‘Maybe it’s time to replace [Netanyahu],’ said Betzalel Smotrich, slamming the prime minister for his response to Arab rioting and rockets from Gaza.
By Batya Jerenberg, World Israel News
On Saturday night, MK Betzalel Smotrich became the first of Prime Minister Benjamin Netanyahu’s right-wing bloc to question the Israeli premier’s fitness to continue leading the country.
“Tell me, after the Arab enemy’s countless terror attacks … in the last few days and after a barrage of [rockets] from Gaza at the communities in the South, Netanyahu really called tonight for ‘calming down on both sides?’ Maybe it’s time to replace him,” the head of the Religious Zionist Party (RZP) tweeted, along with a video clip of Arab youth beating a Jew in Jerusalem.
The post came after nearly 40 rockets were launched at southern Israel from the Gaza Strip Friday and Saturday night, continued violent Arab rioting in Jerusalem, and the emergence of Arab solidarity protests against Israel in other parts of the country and Gaza over the weekend.
Likud coalition chairman Miki Zohar responded by calling Smotrich “ungrateful” after “[only] passing the electoral threshold because the Likud gave you three seats,” adding “a little modesty wouldn’t hurt.”
Denying the political “contribution” from Likud, Smotrich said, “Bibi didn’t do me any personal favors and the whole way I emphasized that I’m not obligated to him personally but to my values of the right and of religious Zionism.”
He blasted Netanyahu for his “silence” when “for two weeks the country is burning and Jews are being attacked and are afraid to walk around.”
He added, “And when he finally convenes a discussion he expresses himself as if he’s from the UN and calls for calming both sides,” saying he cannot accept the “artificial comparison” between “attacker and victim.”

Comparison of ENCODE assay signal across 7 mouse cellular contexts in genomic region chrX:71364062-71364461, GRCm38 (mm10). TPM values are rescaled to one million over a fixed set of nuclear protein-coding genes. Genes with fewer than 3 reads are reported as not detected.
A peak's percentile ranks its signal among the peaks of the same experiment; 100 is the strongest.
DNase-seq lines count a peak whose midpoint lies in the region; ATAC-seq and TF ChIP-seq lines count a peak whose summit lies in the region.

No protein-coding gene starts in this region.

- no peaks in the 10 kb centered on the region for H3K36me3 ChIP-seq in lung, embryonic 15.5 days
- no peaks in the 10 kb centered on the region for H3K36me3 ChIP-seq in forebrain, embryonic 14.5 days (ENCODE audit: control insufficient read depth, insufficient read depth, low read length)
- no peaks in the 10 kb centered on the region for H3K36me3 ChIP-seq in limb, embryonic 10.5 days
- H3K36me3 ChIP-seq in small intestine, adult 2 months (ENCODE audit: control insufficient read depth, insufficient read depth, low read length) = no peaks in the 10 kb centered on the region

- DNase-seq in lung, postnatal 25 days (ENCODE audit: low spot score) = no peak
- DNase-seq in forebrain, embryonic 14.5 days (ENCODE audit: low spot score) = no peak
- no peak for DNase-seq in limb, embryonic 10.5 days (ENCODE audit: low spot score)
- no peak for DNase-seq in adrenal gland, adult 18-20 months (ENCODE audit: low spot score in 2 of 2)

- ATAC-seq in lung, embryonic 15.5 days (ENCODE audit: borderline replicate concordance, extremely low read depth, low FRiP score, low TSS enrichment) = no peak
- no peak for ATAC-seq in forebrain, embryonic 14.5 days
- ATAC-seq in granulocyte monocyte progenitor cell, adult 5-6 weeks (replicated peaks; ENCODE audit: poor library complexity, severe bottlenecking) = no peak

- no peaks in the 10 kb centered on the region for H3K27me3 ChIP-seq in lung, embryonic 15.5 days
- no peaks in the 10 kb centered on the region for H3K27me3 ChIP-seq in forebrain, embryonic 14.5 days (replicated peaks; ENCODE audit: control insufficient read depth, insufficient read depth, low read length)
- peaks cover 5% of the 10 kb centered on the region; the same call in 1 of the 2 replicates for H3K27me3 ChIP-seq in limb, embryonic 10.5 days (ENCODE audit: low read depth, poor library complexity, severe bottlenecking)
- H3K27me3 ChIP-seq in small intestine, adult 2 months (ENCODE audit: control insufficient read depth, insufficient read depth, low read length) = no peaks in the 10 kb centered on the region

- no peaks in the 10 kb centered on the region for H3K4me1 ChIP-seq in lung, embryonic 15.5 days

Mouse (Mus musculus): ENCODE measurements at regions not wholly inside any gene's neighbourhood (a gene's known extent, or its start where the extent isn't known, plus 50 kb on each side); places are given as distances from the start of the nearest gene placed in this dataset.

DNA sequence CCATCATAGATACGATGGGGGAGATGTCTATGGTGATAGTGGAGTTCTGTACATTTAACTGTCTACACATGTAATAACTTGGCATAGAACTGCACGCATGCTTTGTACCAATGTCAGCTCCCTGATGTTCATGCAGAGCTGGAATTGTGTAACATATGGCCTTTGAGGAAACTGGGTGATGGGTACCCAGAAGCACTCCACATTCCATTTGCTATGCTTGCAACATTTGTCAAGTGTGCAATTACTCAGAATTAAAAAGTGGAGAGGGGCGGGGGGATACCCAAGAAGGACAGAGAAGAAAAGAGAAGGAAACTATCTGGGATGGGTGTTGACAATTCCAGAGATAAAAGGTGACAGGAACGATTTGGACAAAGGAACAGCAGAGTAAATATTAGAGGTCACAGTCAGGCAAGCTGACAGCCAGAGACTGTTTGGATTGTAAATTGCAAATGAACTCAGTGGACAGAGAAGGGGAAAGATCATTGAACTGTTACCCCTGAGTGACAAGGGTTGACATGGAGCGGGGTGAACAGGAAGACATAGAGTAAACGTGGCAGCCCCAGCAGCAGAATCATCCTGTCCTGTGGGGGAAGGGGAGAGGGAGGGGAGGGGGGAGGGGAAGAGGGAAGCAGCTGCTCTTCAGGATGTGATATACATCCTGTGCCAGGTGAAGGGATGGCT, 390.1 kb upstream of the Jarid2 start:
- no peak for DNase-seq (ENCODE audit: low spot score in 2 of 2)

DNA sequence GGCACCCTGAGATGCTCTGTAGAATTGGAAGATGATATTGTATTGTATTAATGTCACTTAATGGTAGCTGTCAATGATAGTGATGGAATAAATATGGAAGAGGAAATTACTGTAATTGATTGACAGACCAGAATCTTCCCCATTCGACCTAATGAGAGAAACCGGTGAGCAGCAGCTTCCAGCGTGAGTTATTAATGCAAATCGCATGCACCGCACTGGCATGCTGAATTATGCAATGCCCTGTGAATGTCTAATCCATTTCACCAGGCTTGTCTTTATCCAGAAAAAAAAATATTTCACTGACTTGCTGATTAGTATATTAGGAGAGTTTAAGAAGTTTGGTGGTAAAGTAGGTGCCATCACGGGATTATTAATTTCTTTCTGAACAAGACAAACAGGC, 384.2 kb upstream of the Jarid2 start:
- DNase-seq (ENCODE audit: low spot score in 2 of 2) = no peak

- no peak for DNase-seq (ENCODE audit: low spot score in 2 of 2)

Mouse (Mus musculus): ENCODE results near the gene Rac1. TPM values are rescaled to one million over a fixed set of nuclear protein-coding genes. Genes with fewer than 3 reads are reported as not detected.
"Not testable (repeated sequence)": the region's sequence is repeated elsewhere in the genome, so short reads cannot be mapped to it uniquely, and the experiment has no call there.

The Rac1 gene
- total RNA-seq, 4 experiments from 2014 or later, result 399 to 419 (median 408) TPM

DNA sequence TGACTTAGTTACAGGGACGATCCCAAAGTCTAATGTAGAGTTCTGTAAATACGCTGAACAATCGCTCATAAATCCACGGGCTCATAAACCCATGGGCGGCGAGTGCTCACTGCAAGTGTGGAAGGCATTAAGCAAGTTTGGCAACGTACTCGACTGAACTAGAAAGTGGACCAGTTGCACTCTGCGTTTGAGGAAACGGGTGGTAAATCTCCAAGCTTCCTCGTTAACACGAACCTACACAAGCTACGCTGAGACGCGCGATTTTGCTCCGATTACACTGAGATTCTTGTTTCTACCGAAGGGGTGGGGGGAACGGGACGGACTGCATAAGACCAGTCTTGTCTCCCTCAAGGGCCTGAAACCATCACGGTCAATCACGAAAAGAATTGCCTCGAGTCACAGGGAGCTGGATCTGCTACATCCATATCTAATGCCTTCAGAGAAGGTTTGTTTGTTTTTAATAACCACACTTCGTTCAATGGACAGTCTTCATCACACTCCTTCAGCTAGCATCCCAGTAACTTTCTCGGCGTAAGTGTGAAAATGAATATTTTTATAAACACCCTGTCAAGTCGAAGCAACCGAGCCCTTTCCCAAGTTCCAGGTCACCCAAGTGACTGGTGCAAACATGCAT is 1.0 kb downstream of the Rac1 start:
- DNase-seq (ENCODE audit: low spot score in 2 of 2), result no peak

“Netanyahu must lead a firm and uncompromising line that will restore security to the citizens of Israel immediately,” he concluded.
Since the Muslim month of Ramadan began on April 12, young Arab men have instigated clashes in the capital, especially near the Damascus Gate entrance to the Old City. There have been almost nightly riots with hundreds of protestors attacking police with rocks, fireworks and flares.
Attackers have thrown projectiles at buses and attacked random Jewish passersby with sticks, rocks and fists. They have also fought with Jewish youth in downtown Jerusalem, with one Jewish teen stabbed on Wednesday.
On Thursday, members of the right-wing Jewish organization Lehava staged a rally near Damascus Gate.
Arabs in other parts of the country demonstrated in solidarity over the weekend, with hundreds in Jaffa chanting, “in spirit and blood we shall redeem al-Aqsa [Mosque on the Temple Mount].”
Palestinians also marched on checkpoints near Jerusalem, throwing Molotov cocktails and rocks, and setting fire to tires.
Smotrich also took the police to task in the same series of posts for their reactions to the violence, tweeting an official form that said in the “Summary of Findings” on the evening’s events, “The Israel Police does not have evidence in hand showing that the damage was caused as a result of a terror attack against Israel.”
Calling this reaction “consciousness engineering,” he blasted the police for being “unwilling to confirm that the Arab enemy riots in Jerusalem tonight are terrorist actions. That way they can continue to bury their heads in the sand like an ostrich and claim that it’s all just a romantic quarrel and doesn’t have to really be taken seriously and eradicated.”
The reaction of Smotrich’s party to events since the Likud leader was given the mandate to form a coalition almost three weeks ago seems to indicate that support for Netanyahu is waning among right-wing religious Zionists.
Smotrich has said that a fifth round of elections or a left-wing government is preferable to a Netanyahu-led minority government supported on the outside by the Islamic Ra’am party, which Smotrich refers to as “terror-supporters who deny our existence and back rioters.”